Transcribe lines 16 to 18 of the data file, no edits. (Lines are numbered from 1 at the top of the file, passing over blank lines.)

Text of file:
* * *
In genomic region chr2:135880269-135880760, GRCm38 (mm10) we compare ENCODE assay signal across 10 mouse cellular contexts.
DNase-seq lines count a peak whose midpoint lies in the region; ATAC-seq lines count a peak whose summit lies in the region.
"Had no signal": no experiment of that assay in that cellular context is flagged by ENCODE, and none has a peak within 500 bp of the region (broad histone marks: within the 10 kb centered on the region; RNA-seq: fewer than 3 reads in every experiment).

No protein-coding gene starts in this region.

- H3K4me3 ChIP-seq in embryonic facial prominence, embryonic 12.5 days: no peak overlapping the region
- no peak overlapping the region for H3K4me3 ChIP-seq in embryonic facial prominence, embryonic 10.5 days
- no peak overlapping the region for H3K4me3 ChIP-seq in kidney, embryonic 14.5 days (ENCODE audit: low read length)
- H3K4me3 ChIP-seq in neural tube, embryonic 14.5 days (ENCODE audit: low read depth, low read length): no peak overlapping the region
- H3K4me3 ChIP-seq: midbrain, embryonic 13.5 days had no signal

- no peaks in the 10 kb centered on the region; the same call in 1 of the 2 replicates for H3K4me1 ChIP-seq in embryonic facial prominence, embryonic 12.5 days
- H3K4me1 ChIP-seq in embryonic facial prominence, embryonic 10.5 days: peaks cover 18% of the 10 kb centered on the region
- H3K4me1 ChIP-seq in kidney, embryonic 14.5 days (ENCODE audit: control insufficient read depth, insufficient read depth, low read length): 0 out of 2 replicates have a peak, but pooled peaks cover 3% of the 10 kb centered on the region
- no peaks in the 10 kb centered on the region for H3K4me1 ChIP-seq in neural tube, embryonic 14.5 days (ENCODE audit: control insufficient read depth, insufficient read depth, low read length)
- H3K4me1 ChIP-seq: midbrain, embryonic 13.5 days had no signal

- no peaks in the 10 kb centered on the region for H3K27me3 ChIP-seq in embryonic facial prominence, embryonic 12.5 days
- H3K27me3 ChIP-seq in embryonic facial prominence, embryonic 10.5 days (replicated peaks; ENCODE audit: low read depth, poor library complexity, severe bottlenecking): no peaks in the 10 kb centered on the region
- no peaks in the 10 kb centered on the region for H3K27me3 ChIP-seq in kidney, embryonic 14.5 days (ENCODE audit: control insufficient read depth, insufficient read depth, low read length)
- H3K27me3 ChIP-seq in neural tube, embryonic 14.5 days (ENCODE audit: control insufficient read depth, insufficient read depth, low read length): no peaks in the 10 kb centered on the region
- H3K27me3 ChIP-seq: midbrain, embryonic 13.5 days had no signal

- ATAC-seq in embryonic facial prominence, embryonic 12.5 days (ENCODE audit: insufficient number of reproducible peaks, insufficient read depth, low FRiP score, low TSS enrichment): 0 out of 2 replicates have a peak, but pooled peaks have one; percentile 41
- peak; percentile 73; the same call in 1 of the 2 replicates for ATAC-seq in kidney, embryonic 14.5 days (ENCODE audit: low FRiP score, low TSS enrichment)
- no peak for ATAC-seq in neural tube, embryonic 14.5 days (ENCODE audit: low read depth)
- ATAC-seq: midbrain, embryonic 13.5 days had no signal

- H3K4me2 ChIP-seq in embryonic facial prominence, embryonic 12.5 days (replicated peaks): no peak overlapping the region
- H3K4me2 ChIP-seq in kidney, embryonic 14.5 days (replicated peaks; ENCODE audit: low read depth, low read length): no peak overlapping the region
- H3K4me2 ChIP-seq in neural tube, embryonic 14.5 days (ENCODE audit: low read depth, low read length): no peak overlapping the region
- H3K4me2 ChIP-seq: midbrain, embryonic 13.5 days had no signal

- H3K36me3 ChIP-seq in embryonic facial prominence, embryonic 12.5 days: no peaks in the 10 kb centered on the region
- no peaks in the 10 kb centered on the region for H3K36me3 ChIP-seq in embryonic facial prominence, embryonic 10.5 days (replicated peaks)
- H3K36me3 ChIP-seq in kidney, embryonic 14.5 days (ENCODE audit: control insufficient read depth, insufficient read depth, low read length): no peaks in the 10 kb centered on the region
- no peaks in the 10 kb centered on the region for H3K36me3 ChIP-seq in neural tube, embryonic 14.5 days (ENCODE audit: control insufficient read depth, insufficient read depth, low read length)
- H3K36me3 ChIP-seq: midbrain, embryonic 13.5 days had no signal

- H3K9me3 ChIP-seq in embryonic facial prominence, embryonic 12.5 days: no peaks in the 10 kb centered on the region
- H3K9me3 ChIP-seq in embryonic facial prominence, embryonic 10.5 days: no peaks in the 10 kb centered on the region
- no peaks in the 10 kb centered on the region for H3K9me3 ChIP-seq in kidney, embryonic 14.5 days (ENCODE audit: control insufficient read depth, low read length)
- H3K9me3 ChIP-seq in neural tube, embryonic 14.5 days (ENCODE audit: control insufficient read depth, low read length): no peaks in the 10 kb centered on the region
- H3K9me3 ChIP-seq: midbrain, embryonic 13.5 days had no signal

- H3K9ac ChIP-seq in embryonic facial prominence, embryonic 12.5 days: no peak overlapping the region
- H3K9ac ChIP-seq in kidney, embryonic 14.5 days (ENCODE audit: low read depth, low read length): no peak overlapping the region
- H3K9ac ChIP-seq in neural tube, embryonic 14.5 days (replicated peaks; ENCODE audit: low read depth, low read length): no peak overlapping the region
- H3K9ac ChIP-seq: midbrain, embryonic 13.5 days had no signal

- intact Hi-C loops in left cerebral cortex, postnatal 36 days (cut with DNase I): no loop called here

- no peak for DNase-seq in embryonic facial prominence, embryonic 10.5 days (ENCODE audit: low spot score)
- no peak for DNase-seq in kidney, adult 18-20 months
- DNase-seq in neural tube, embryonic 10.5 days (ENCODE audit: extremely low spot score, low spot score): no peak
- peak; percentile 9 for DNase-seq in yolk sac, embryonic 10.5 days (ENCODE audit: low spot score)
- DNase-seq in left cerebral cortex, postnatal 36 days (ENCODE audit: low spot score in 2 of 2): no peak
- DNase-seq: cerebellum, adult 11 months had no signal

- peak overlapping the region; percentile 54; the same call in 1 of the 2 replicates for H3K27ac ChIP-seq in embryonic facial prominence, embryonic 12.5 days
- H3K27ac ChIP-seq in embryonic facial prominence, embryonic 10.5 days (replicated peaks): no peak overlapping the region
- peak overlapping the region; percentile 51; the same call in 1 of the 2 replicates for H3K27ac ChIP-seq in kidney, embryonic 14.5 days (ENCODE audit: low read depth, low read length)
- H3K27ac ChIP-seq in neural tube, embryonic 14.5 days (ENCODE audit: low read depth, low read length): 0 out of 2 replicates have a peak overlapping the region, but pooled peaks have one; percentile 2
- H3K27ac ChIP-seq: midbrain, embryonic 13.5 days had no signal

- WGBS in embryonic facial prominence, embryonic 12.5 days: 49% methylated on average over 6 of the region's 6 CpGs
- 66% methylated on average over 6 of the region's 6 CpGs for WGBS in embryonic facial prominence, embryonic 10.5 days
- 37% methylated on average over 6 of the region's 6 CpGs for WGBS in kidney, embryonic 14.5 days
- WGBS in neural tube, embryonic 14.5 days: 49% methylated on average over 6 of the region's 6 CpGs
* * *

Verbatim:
- H3K27me3 ChIP-seq in embryonic facial prominence, embryonic 10.5 days (replicated peaks; ENCODE audit: low read depth, poor library complexity, severe bottlenecking): no peaks in the 10 kb centered on the region
- no peaks in the 10 kb centered on the region for H3K27me3 ChIP-seq in kidney, embryonic 14.5 days (ENCODE audit: control insufficient read depth, insufficient read depth, low read length)
- H3K27me3 ChIP-seq in neural tube, embryonic 14.5 days (ENCODE audit: control insufficient read depth, insufficient read depth, low read length): no peaks in the 10 kb centered on the region